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Facebook's algorithms for detecting hate speech will no longer be "race-blind," according to a new Washington Post report. The company's systems will prioritize cracking down on hate speech against Black, Muslim, Jewish, mixed-raced, and LGBTQ populations, an effort to root out the "worst of the worst."

Previously, Facebook was equally vigilant in taking down slurs against privileged groups, including white people and men. But now, its system will place a higher priority on removing statements like "gay people are disgusting" than "men are pigs," according to the Post.

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"We know that hate speech targeted towards underrepresented groups can be the most harmful, which is why we have focused our technology on finding the hate speech that users and experts tell us is the most serious," Facebook spokeswoman Sally Aldous told the Post.

In a complaint filed Wednesday, the National Labor Relations Board said Google illegally surveilled and fired two employees, Laurence Berland and Kathryn Spiers, as part of its effort to crack down on labor organizing.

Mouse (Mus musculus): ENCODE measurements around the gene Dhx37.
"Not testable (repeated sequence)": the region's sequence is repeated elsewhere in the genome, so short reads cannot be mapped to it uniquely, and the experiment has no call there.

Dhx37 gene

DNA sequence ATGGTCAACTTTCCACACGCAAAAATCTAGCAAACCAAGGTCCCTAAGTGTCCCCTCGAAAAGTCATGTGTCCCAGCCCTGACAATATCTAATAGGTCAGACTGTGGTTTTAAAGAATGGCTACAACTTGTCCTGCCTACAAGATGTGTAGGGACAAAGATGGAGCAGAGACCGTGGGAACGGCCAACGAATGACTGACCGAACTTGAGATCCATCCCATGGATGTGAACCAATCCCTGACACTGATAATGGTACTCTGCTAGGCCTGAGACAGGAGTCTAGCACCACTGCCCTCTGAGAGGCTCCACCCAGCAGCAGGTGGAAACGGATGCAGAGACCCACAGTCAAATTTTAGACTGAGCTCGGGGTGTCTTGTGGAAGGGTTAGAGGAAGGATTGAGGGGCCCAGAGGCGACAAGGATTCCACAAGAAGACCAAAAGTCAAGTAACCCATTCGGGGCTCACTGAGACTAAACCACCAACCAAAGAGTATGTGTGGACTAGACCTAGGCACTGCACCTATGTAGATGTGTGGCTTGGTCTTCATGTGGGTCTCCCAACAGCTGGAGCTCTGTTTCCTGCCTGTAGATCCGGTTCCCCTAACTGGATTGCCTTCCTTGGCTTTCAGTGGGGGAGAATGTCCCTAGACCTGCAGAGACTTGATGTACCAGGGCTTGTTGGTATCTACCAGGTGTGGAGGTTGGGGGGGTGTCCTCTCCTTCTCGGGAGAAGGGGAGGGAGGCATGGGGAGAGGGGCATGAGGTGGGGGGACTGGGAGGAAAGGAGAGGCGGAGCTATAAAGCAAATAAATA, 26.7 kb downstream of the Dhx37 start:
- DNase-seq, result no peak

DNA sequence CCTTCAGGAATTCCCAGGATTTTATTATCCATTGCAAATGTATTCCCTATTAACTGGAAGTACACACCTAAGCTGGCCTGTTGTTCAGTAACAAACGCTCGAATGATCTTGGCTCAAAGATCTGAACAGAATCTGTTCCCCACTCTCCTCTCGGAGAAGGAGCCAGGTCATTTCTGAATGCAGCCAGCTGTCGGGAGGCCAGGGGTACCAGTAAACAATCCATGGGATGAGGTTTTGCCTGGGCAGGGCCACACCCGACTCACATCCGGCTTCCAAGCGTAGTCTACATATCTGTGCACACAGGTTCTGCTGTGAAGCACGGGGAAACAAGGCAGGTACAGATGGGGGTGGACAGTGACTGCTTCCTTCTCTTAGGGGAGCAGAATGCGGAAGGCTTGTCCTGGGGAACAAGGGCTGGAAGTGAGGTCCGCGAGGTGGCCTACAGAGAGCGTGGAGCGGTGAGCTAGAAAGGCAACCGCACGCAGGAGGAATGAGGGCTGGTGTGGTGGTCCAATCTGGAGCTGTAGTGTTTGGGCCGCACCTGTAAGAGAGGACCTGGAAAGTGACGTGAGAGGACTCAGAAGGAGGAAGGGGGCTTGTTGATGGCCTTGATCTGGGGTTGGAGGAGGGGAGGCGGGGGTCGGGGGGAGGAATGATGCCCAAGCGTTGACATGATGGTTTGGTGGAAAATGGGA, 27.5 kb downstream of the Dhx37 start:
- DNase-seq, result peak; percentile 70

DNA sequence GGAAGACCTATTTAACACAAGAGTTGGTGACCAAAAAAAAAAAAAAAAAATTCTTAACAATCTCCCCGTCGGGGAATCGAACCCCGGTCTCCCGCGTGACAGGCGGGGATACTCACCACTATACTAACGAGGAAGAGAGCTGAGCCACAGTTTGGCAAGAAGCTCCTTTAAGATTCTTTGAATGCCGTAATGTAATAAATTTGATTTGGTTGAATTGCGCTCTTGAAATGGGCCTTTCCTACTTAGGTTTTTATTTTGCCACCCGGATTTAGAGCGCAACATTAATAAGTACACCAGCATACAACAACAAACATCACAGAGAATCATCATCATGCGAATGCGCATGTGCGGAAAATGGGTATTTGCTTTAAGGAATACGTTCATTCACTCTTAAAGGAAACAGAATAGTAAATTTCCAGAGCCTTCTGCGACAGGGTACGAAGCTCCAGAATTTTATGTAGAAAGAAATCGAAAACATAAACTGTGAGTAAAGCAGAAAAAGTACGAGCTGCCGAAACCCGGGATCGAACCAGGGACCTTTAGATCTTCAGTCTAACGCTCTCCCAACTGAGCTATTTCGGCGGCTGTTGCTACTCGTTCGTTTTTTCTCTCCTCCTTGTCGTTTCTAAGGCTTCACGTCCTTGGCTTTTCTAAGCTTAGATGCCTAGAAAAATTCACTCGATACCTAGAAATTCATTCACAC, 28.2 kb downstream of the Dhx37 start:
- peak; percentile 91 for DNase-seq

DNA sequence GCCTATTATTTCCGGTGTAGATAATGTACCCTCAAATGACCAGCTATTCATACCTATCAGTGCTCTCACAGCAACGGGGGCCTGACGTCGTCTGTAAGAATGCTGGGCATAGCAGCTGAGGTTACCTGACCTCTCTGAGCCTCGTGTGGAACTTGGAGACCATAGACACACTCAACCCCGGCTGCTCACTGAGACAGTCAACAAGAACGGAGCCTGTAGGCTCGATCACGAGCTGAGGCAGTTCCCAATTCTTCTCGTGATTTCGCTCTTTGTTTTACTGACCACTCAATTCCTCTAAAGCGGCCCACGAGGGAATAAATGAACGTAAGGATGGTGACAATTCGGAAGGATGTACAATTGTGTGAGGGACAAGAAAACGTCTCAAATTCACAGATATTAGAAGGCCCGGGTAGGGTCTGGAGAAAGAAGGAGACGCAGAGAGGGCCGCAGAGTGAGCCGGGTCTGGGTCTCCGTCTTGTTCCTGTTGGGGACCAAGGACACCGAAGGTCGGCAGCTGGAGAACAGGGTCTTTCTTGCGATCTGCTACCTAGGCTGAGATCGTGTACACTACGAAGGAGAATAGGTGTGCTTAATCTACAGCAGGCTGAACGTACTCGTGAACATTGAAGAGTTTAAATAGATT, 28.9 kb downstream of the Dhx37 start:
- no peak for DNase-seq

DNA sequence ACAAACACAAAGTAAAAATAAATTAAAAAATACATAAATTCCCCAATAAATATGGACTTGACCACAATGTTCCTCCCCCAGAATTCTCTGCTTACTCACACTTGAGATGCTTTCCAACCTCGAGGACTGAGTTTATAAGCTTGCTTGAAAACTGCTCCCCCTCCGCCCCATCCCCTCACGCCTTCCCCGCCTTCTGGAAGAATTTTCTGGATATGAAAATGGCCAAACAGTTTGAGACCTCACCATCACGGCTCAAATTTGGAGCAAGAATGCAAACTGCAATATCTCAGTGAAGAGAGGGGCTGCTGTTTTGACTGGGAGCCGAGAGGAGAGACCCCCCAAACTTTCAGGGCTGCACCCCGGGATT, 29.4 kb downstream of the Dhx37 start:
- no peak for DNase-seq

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The Senate Commerce Committee voted 14-12 to advance Nathan Simington, a close Trump ally and Section 230 critic, to the Federal Communications Commission. The full Senate will still have to consider his nomination, but the committee's party-line vote on Wednesday suggests he could make it through the Republican upper chamber.

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The Tesla and SpaceX CEO tops Fortune's list for the second time, having previously won in 2013. The 2020 list is dominated by tech figures: AMD's Lisa Su is #2, Nvidia's Jensen Huang is #3, and Netflix's Reed Hastings is at #4.

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President Trump has threatened to veto the National Defense ization Act, which is expected to ize $740 billion of military funding, unless the bill is changed to include a repeal of Section 230.

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Microsoft has removed features from Microsoft 365 that enabled administrators to track individual users' "Productivity Score."

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Pinterest is facing a shareholder lawsuit over allegations that the company's leaders enabled a culture of race and gender discrimination.

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The Facebook Oversight Board will review six cases in its first round of deliberations over Facebook's content moderation decisions.

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